Percutaneous CT and Fluoroscopy-Guided Screw Fixation of Pathological Fractures in the Shoulder Girdle: Technical Report of 3 Cases
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To review our initial experience with percutaneous CT and fluoroscopy-guided screw fixation of pathological shoulder-girdle fractures.
Materials and Methods
Between May 2014 and June 2015, three consecutive oncologic patients (mean age 65 years; range 57–75 years) with symptomatic pathological shoulder-girdle fractures unsuitable for surgery and radiotherapy underwent percutaneous image-guided screw fixation. Fractures occurred through metastases (n = 2) or a post-ablation cavity (n = 1). Mechanical properties of osteosynthesis were adjudged superior to stand-alone cementoplasty in each case. Cannulated screws were placed under combined CT and fluoroscopic guidance with complementary radiofrequency ablation or cementoplasty to optimise local palliation and secure screw fixation, respectively, in two cases. Follow-up was undertaken every few weeks until mortality or most recent appointment.
Four pathological fractures were treated in three patients (2 acromion, 1 clavicular, 1 coracoid). Mean size of associated lesion was 2.6 cm (range 1–4.5 cm). Technical success was achieved in all cases (100 %), without complications. Good palliation and restoration of mobility were observed in two cases at 2–3 months; one case could not be followed due to early post-procedural oncologic mortality.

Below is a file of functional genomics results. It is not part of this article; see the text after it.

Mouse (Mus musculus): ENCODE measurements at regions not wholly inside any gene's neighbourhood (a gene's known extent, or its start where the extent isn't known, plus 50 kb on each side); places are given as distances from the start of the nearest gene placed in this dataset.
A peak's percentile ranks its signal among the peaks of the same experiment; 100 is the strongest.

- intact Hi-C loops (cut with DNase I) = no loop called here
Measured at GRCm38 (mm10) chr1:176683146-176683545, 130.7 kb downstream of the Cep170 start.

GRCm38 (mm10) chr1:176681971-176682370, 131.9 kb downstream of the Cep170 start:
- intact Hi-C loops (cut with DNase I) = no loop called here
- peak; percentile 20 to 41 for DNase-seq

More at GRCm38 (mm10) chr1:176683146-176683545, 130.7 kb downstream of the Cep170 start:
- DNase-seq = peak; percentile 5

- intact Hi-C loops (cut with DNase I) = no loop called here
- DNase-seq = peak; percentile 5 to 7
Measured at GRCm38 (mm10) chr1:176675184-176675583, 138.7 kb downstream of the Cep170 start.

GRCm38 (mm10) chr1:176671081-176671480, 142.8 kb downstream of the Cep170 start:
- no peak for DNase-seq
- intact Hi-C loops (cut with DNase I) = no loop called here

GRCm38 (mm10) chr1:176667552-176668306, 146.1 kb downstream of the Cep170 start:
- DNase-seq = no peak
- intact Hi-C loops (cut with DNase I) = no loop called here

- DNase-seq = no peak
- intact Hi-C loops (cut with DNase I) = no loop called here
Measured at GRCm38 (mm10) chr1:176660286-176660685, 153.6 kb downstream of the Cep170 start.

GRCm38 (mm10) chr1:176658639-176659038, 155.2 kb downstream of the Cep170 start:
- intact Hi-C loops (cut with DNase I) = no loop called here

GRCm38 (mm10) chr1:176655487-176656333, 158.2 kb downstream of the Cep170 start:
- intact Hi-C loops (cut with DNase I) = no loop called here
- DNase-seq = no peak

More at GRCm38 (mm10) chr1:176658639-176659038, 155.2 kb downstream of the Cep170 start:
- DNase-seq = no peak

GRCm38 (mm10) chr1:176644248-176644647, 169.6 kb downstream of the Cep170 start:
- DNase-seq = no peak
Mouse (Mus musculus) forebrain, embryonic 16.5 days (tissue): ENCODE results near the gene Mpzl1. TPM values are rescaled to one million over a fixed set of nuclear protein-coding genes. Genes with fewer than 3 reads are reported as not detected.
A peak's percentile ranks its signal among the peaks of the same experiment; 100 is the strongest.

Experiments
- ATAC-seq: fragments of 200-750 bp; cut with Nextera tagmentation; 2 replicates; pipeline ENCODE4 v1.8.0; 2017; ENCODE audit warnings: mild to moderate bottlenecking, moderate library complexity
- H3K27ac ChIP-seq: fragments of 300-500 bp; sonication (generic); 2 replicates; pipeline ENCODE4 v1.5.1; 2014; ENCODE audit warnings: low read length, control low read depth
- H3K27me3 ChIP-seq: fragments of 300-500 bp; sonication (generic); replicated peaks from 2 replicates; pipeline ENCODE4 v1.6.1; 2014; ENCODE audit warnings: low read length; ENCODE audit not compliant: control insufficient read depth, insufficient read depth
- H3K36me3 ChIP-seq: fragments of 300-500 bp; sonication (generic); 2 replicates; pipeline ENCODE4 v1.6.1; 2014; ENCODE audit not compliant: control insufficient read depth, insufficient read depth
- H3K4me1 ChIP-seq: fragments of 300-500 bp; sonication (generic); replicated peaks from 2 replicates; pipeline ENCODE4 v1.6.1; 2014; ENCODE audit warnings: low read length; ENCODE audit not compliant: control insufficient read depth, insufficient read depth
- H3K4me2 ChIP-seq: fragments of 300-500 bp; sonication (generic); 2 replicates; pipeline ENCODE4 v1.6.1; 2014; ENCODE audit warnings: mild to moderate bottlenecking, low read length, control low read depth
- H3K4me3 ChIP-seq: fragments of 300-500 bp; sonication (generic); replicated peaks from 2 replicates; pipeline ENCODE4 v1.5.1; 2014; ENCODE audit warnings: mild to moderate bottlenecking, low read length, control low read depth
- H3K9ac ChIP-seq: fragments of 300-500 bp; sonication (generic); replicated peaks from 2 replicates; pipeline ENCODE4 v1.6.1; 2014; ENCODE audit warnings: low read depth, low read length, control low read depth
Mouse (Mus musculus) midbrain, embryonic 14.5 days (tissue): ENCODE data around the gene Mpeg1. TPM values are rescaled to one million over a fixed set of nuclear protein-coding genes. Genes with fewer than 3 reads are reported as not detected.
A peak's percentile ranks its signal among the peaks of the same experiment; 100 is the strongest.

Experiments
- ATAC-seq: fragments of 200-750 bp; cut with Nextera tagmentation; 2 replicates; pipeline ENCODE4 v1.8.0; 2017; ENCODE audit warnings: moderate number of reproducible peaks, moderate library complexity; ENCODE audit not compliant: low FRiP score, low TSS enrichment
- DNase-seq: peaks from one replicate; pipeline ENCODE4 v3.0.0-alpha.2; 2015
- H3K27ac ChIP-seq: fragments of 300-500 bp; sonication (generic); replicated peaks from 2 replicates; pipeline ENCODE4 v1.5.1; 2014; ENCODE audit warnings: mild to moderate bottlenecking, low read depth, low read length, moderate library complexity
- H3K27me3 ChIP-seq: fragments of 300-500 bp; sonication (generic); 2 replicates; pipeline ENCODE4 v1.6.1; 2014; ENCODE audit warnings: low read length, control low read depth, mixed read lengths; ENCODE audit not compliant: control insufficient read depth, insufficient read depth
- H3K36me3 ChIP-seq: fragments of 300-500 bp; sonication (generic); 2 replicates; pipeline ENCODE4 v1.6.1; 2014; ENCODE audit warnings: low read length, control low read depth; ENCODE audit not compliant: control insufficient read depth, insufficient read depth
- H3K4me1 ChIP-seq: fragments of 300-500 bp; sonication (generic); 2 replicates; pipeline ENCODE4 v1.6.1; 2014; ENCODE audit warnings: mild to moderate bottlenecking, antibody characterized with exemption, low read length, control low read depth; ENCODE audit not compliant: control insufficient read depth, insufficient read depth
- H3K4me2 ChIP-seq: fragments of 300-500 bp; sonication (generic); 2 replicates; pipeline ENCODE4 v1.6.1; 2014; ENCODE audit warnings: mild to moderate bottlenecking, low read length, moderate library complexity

Percutaneous image-guided shoulder-girdle osteosynthesis appears technically feasible with good short-term efficacy in this complex patient subset. Further studies are warranted to confirm these promising initial results.
KeywordsPercutaneous osteosynthesis Screw fixation Pathological fracture Shoulder girdle
Compliance with Ethical Standards
Conflict of interest
The authors declare no conflict of interest or relevant disclosures.
All procedures performed in studies involving human participants were in accordance with the ethical standards of the institutional and/or national research committee and with the 1964 Helsinki declaration and its later amendments or comparable ethical standards.
Informed consent was obtained from all individual participants included in the study.
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